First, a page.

We camp on the Mexican side at the mouth of a tributary just below the portage. I am more exhausted by the exertion than I want to admit, glad for the stop. And it is a spectacular camp on a broad shelf of smooth limestone. Just across the river is a hike to Burro Bluff, soaring 1,000’ feet above the river, which Lee and Doug and I take on the following morning. It is a vague, stony trail through thorny vegetation up a steep wall. We take it slow, work our way through the layers of rock, skirting a gully, contouring on ledges, to the top, where we spook a group of aoudads that clatter away over a ridge.

The view from the sheer edge of canyon is gobsmacking. We look straight down at the rocky clutter of rapid where I made my ignoble run. Our camp is a bright decoration in the drab desert tableaux. Jeff is down there stretching on the smooth shelf of rock. Off to the horizon the Chihuahuan desert spreads into the shimmering distance, mile after mile in every direction of broken, arid emptiness. Just at our feet, a dramatic, knife-edged ridge separates the Rio Grande from a dry arroyo. The river is a green ribbon of liquid winding away in the ocean of tans and grays.

The aerial view of the river from Burro Bluff.

The aerial view of the river from Burro Bluff.

The three of us sit apart from each other, taking it in. Time ticks on, the river slides past, clouds parade across the pale winter sky. It is a place where geology is a dimension, where the scale beggars the senses, where words don’t apply. Eventually we make our way back down through the rugged layers and thorny brush largely in silence.

Doug contemplates the abyss.

Doug contemplates the abyss.

That night we are victims of a raccoon raid. We’ve retired to the tents, all of us reading or jotting notes, when we hear a scritch-scritch dragging sound from the vicinity of Jeff’s tent. Jeff doesn’t respond, thinking that one of us is spoofing him. Then Doug calls out, “We’re under attack!!”

Headlamps wink on, zippers open, we all emerge in the dim light to find a raccoon making off with Jeff’s entire food bag which he’d set near his tent.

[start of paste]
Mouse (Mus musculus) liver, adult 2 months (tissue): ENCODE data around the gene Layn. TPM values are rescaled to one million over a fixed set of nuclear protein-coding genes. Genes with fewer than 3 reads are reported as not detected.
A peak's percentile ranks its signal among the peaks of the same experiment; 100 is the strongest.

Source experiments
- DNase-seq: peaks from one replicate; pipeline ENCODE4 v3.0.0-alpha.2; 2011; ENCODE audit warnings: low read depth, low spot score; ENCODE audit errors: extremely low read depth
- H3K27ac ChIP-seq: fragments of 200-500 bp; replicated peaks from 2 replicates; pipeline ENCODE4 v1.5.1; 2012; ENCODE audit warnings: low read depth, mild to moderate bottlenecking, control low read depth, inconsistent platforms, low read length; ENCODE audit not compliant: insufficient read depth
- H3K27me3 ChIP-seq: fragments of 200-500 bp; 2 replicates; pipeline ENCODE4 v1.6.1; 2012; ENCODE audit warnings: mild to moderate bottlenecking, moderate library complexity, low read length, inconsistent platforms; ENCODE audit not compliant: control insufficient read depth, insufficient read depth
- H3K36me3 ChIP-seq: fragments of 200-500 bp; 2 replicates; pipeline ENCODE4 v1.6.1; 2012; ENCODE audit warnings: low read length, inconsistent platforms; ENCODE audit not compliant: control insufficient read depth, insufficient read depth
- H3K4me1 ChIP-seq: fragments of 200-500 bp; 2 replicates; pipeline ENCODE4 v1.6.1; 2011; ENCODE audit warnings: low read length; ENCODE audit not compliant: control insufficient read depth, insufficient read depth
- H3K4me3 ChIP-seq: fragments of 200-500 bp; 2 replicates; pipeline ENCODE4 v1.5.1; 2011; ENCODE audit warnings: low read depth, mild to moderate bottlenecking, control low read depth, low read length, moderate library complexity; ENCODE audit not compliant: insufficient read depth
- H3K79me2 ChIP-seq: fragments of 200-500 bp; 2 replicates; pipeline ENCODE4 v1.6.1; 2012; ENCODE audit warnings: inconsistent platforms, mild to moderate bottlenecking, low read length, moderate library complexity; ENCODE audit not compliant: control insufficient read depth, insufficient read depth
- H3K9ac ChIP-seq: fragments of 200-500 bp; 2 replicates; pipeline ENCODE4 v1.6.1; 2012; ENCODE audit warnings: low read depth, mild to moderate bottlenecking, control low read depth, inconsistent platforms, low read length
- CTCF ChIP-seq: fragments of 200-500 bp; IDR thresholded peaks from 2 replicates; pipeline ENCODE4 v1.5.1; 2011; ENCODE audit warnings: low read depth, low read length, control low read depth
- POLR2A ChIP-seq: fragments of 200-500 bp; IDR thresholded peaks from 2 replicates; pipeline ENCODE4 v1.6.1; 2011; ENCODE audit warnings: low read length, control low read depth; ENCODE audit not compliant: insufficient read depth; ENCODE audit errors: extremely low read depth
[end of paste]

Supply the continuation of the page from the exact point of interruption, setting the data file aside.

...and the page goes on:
“Hey!” Jeff yells, taking off after the perpetrator in his boxer shorts, brandishing a walking stick. The raccoon drops the loot and scampers off into the thicket of river cane.

“I thought it was one of you guys,” Jeff says, ruefully. “I could have been begging for food the rest of the trip.”

“That explains it,” says Doug. “I couldn’t find my jar of mixed nuts today. No idea where it went. They must have made off with it.”

I pull the food bags I’d stashed outside my tent inside with me, go to sleep bumping my knees against my rations. In the morning Doug thrashes around in the cane for a good twenty minutes looking for his pilfered nut jar to no avail. We all scribble notes on our maps – Raccoons!! – before heading downstream.

I don’t think of this section of border country as a hotbed of immigrant activity. It is so rugged, so remote, so inhospitable. On either side of the river, the approach requires hours of bumping along four-wheel roads, across dry washes, with sketchy navigation even in a vehicle. On foot, without good gear, without water, hanging on to your kids, forbidding doesn’t begin to describe it. And even when you get to the pavement and some scattered, remote settlements on the American side, you still aren’t anywhere. And all the way you run the risks of discovery, of thirst and hunger, of drowning, of injury. Why would anyone pick this section of border?

And yet, at one point we duck under a yellow nylon hand-line stretched across the river. At several side canyons, we find the remains of camps, abandoned clothing, empty water jugs, black rubber inner tubes, fire scars. We all imagine that scene, what desperation would lead people to that journey, how harsh the reality would be, how slim the chances. There must be, I imagine, an informal network of intelligence about the crossings, an underground telegraph connecting groups with rides on the other side, some crude maps with water sources, river crossings, ranch roads penciled in. It simply can’t be that people just wander north without some information, fragmented and unreliable as it might be.